DP1553 Has Work Sharing Worked in Germany?
|Publication Date:||January 1997|
|Keyword(s):||Employment, Germany, Hours, Unions, Work-sharing|
|Programme Areas:||Human Resources|
|Link to this Page:||cepr.org/active/publications/discussion_papers/dp.php?dpno=1553|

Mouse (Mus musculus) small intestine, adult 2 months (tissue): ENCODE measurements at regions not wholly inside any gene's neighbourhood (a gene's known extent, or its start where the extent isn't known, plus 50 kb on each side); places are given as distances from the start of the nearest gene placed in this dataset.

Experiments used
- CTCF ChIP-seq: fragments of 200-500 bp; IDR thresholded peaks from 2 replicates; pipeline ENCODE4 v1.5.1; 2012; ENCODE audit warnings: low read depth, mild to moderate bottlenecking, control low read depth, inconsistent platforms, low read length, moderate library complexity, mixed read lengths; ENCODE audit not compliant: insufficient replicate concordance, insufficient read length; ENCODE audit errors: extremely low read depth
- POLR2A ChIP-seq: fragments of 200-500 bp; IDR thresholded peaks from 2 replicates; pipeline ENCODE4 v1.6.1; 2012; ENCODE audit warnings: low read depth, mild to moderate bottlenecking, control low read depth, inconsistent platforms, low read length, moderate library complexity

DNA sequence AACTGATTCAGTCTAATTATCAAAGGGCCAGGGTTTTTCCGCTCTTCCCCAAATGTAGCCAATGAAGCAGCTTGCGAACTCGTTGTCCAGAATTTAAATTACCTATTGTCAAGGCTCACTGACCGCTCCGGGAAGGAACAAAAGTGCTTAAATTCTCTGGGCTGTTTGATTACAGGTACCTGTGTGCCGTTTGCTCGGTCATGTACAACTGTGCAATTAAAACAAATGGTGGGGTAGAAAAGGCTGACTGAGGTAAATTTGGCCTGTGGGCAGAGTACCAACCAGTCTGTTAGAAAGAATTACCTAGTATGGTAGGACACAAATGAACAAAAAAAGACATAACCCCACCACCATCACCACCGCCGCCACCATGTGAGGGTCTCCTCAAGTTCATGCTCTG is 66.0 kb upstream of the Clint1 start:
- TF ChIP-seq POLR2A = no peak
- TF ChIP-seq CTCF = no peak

Starting in 1985, (West) German unions began to reduce standard hours on an industry-by-industry basis in an attempt to lower unemployment. Whether ?work-sharing? works ? whether employment rises when hours per worker are reduced ? is theoretically ambiguous. I test this using both individual data from the German Socio-Economic Panel and industry data to exploit the cross-section and time-series hours variation. For the 1984?9 period, I find that, in response to a one-hour fall in standard hours, employment rose by 0.3?0.7%, but that total hours worked fell by 2?3%, implying possible output losses. As a group, however, workers were better off as the wage bill rose. The employment growth implied by the mean standard hours decline, at most 1.1%, was not enough to bring German employment growth close to the US rate. Results for the 1990?94 period were more pessimistic.